Definition of Random

1. Adjective. Lacking any definite plan or order or purpose; governed by or depending on chance. "Random movements"

Similar to: Ergodic, Haphazard, Hit-or-miss, Stochastic
Antonyms: Nonrandom
Derivative terms: Randomness

Definition of Random

1. n. Force; violence.

2. a. Going at random or by chance; done or made at hazard, or without settled direction, aim, or purpose; hazarded without previous calculation; left to chance; haphazard; as, a random guess.

Definition of Random

1. Noun. (obsolete) Speed, full speed; impetuosity, force. (defdate 14th-17th c.) ¹

2. Noun. (obsolete) The full range of a bullet or other projectile; hence, the angle at which a weapon is tilted to allow the greatest range. (defdate 16th-19th c.) ¹

3. Noun. (figuratively colloquial) An undefined, unknown or unimportant person; a person of no consequence. (defdate from 20th c.) ¹

4. Adjective. Having unpredictable outcomes and, in the ideal case, all outcomes equally probable; resulting from such selection; lacking statistical correlation. ¹

5. Adjective. (mathematics) Of or relating to probability distribution. ¹

6. Adjective. (computing) Pseudorandom in contrast to truly random; mimicking the result of random selection. ¹

7. Adjective. (context: somewhat colloquial) Representative and undistinguished; typical and average; selected for no particular reason. ¹

8. Adjective. (context: somewhat colloquial) Apropos of nothing; lacking context; unexpected; having apparent lack of plan, cause(,) or reason. ¹

9. Adjective. (context: colloquial) Characterized by or often saying ''random'' things; habitually using non sequiturs. ¹

¹ Source: wiktionary.com

Definition of Random

1. a haphazard course [n -S]

Medical Definition of Random

1. 1. Force; violence. "For courageously the two kings newly fought with great random and force." (E. Hall) 2. A roving motion; course without definite direction; want of direction, rule, or method; hazard; chance; commonly used in the phrase at random, that is, without a settled point of direction; at hazard. "Counsels, when they fly At random, sometimes hit most happily." (Herrick) "O, many a shaft, at random sent, Finds mark the archer little meant !" (Sir W. Scott) 3. Distance to which a missile is cast; range; reach; as, the random of a rifle ball. 4. The direction of a rake-vein. Origin: OE. Randon, OF. Randon force, violence, rapidity, a randon, de randon, violently, suddenly, rapidly, prob. Of German origin; cf. G. Rand edge, border, OHG. Rant shield, edge of a shield, akin to E. Rand, n. See Rand. Going at random or by chance; done or made at hazard, or without settled direction, aim, or purpose; hazarded without previous calculation; left to chance; haphazard; as, a random guess. "Some random truths he can impart." (Wordsworth) "So sharp a spur to the lazy, and so strong a bridle to the random." (H. Spencer) Random courses, stonework consisting of stones of unequal sizes fitted together, but not in courses nor always with flat beds. Source: Websters Dictionary (01 Mar 1998)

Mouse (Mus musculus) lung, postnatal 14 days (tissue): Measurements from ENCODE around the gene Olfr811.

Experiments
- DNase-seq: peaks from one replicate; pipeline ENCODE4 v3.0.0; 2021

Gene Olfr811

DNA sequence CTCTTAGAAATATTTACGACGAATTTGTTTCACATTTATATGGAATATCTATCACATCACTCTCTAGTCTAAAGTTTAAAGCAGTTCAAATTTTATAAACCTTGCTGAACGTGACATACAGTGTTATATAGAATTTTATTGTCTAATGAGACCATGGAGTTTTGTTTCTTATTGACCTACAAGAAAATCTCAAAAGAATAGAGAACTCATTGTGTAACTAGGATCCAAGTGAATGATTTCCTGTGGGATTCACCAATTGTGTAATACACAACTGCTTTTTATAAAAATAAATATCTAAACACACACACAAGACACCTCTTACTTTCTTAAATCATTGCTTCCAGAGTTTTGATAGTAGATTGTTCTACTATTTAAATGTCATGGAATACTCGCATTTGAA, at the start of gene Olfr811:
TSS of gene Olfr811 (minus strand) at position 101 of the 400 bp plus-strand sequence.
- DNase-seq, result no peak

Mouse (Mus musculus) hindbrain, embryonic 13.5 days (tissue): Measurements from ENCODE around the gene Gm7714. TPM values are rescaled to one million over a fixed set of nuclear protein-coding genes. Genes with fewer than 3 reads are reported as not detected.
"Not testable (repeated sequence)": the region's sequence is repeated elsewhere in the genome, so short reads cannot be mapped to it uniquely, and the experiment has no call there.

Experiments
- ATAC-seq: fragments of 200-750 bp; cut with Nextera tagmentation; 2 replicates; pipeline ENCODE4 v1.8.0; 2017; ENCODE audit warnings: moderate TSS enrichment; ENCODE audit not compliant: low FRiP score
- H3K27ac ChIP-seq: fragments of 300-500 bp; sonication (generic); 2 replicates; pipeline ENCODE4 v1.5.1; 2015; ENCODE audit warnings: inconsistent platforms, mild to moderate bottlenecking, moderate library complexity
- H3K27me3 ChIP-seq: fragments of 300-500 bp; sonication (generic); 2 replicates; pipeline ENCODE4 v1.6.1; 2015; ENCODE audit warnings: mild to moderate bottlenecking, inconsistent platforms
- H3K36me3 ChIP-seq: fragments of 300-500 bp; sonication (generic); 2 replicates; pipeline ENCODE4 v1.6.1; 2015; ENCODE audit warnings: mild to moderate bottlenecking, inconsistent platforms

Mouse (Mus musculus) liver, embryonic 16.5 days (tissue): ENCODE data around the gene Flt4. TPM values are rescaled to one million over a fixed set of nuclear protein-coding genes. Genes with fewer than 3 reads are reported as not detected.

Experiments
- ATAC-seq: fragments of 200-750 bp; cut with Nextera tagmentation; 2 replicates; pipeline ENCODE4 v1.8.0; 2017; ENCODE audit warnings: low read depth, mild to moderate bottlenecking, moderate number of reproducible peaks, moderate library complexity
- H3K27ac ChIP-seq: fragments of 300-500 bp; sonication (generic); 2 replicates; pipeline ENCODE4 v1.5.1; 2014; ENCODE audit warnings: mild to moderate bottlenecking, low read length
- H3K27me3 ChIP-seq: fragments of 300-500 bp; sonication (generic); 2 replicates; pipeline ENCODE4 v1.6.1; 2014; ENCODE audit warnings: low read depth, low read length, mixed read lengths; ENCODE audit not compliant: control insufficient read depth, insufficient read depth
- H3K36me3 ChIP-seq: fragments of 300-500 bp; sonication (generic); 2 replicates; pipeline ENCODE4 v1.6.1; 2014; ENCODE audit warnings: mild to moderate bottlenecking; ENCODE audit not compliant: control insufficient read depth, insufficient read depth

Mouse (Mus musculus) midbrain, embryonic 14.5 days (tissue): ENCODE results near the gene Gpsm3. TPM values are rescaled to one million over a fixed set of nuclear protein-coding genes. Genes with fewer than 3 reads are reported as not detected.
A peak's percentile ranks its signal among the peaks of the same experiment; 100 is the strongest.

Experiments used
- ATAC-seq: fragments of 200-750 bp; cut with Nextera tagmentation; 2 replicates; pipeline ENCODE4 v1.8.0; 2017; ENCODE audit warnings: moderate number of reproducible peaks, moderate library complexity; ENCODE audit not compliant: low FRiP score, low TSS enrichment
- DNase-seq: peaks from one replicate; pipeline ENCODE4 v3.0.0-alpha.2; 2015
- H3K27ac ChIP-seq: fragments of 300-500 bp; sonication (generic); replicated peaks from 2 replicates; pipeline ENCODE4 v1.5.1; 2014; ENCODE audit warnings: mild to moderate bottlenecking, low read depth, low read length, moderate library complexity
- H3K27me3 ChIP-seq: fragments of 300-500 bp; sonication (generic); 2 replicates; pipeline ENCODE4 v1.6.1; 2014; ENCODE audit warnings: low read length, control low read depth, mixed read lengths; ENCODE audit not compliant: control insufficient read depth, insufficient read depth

Random Pictures

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Lexicographical Neighbors of Random

 randanrandansrandedrandemrandemsrandierandierrandiesrandiestrandily randinessrandinessesrandingrandkluftrandkluftsrandom (current term)random-accessrandom-access memoryrandom accessrandom access memory random allocationrandom amplification of polymorphic DNArandom amplified polymorphic DNA techniquerandom coilrandom functionrandom functionsrandom mating equilibriumrandom mechanismrandom memory

Literary usage of Random

Below you will find example usage of this term as found in modern and/or classical literature:

1. The Library of Literary Criticism of English and American Authors by Charles Wells Moulton (1902)
""Roderick random," indeed, with its varied delineation of life, ... Smollett's ' ' Roderick random' ' is better worth preserving than the same author's ..."

2. Stochastic Inequalities by Moshe Shaked, Yung Liang Tong (1992)
"We review in this paper dependence concepts for a-stable random variables. ... Introduction The study of dependence in random variables has yielded many ..."

3. Proceedings of the Cambridge Philosophical Society by Cambridge Philosophical Society (1843)
"This is a particular case of the more general random-walk problem, solved in 1919, in which he determined the probability function, written either aa f(N, ..."

4. The Monthly Review by Charles William Wason (1836)
"random Recollections of the House of Lords, from the Year 1830 to 1836, ... IF our prediction was correct, that the " random Recollections of the House of ..."

5. Approximate Computation of Expectations by Charles Stein (1986)
"AN APPLICATION TO THE THEORY OF random GRAPHS Consider a random graph G(n) on n vertices in which each possible edge is present with probability p, ..."

6. Encyclopædia Britannica: Or, A Dictionary of Arts, Sciences, and by Colin MacFarquhar, George Gleig (1797)
"In like manner, when the true potential random is gi- ,, _. ven greater than 13000 yards, we muft take two mean rations di- proportionals between 13000 and ..."

7. Stochastic Orders and Decision Under Risk by Karl C. Mosler, Marco Scarsini (1991)
"REMARKS ON A random SURFACE BY DB ABRAHAM AND CM NEWMAN* Oxford University and New York University A simple discrete random surface is defined. ..."